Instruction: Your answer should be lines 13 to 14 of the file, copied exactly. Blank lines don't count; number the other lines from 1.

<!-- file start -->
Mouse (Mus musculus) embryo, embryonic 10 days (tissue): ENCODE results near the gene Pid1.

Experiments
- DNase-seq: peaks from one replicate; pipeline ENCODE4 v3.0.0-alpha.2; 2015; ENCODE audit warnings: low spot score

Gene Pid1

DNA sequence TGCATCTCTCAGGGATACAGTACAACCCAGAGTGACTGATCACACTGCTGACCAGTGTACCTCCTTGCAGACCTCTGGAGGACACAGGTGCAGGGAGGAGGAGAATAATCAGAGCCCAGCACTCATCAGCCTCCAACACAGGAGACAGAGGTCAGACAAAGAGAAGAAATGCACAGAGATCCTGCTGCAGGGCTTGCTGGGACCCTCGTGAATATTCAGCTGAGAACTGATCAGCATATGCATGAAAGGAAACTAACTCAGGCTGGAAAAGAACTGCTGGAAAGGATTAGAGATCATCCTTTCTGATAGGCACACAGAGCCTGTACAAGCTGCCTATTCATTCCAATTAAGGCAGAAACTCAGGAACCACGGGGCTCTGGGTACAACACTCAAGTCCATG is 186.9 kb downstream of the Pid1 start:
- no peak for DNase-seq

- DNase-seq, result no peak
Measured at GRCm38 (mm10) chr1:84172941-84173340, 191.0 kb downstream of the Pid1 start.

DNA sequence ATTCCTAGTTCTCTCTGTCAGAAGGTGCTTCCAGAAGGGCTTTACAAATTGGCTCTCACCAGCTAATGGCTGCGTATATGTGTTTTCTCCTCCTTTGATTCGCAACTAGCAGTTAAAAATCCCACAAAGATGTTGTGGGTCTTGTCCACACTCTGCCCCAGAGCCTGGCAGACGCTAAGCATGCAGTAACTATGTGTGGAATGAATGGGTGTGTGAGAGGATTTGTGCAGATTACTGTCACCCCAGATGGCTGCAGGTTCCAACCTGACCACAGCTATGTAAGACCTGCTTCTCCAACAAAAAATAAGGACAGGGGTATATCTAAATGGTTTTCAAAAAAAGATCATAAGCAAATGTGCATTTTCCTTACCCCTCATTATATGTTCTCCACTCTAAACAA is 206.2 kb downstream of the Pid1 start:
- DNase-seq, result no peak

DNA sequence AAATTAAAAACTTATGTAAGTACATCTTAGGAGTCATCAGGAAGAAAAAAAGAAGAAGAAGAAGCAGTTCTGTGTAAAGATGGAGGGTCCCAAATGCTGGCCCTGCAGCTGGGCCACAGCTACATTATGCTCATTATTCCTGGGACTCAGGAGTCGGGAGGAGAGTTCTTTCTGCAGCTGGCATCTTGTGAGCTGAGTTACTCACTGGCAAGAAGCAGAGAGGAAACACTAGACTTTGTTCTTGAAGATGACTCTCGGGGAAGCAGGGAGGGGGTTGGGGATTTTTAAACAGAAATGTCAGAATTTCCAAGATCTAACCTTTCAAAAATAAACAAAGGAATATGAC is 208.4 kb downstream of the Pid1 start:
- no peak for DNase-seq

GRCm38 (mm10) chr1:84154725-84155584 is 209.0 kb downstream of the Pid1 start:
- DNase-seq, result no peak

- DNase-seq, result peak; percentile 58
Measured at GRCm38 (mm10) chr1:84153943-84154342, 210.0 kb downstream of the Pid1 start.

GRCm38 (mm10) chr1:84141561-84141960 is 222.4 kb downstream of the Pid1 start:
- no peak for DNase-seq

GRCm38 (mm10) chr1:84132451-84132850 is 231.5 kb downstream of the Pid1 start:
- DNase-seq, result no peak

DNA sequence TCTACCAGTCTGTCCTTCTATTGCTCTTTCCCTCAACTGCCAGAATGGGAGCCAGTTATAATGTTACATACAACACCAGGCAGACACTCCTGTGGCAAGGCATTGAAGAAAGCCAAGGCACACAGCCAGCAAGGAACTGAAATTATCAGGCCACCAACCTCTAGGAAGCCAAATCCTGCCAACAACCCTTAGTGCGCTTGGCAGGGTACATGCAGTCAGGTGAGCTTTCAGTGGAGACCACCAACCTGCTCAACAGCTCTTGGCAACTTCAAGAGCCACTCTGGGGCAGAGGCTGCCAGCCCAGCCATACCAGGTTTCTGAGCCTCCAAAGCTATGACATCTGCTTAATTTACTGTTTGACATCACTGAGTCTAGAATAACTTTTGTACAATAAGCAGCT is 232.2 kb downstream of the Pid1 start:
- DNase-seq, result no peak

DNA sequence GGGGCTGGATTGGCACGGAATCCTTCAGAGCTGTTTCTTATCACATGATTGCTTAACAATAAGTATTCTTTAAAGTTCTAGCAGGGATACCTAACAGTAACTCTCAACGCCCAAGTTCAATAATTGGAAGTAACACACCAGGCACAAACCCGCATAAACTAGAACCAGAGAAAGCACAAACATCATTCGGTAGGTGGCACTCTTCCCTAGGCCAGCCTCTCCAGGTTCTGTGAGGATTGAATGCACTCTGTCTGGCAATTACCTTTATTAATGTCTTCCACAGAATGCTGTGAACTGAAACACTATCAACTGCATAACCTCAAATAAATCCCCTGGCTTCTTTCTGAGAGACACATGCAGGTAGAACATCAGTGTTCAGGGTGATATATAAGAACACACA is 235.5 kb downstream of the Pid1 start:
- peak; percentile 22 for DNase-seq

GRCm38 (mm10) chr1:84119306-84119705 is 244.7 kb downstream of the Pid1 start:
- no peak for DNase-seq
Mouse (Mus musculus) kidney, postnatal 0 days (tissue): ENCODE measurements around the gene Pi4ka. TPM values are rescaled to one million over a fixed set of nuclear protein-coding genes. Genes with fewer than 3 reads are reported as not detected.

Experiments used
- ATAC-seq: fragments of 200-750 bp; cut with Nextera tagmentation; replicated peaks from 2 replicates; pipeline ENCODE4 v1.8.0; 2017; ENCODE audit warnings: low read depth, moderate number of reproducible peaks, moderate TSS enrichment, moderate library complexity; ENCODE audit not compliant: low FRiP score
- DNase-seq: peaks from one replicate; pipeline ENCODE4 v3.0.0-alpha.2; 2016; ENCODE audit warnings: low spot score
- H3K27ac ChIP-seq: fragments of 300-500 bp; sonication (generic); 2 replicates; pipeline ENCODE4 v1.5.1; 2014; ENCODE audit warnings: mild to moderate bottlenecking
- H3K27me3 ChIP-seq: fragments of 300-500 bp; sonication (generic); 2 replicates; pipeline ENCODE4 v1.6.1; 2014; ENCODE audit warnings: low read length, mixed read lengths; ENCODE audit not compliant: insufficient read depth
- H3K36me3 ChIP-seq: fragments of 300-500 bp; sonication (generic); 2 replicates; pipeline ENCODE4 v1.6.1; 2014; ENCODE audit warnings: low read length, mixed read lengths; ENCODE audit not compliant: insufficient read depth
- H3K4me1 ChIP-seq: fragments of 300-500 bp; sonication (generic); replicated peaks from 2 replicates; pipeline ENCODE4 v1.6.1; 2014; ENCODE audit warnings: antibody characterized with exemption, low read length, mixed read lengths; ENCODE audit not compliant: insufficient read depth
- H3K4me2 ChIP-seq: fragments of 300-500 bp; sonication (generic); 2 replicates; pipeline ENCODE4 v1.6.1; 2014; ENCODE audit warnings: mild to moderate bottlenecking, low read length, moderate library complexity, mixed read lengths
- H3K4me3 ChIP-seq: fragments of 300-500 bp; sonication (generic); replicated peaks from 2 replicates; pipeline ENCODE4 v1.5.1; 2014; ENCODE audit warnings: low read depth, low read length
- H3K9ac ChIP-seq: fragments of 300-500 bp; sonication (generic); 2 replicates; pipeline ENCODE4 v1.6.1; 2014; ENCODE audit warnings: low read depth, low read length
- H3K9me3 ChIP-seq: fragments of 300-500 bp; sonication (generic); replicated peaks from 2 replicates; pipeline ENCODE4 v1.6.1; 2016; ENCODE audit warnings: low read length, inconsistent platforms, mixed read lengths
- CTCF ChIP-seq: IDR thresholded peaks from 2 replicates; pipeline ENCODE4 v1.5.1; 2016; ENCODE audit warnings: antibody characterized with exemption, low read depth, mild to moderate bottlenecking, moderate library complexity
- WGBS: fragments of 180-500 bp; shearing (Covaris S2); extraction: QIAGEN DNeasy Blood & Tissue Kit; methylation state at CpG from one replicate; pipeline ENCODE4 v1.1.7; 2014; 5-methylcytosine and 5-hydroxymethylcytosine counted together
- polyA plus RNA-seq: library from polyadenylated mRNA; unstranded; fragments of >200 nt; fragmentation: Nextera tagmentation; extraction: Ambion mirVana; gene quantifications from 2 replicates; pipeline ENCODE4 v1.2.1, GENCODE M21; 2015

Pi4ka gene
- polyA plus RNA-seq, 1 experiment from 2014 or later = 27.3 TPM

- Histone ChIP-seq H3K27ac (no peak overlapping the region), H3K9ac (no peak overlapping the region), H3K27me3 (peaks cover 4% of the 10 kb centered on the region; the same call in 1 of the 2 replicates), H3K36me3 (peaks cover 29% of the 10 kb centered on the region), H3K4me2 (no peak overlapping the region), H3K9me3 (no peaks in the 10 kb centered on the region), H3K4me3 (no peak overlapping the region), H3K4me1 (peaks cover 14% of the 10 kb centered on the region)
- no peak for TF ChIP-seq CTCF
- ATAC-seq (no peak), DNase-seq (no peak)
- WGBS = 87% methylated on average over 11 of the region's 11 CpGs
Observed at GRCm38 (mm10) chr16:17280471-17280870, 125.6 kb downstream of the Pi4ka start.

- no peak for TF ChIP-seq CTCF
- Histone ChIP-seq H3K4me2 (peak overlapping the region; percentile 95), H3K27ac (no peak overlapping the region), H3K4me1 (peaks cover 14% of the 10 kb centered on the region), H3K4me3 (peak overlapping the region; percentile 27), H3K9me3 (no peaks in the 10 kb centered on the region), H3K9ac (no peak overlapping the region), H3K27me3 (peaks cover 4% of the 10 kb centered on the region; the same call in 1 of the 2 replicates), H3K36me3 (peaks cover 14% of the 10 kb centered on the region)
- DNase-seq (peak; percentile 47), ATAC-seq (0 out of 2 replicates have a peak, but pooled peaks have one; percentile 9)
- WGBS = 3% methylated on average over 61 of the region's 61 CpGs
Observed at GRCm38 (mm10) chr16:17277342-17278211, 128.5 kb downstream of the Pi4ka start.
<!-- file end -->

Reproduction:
GRCm38 (mm10) chr1:84154725-84155584 is 209.0 kb downstream of the Pid1 start:
- DNase-seq, result no peak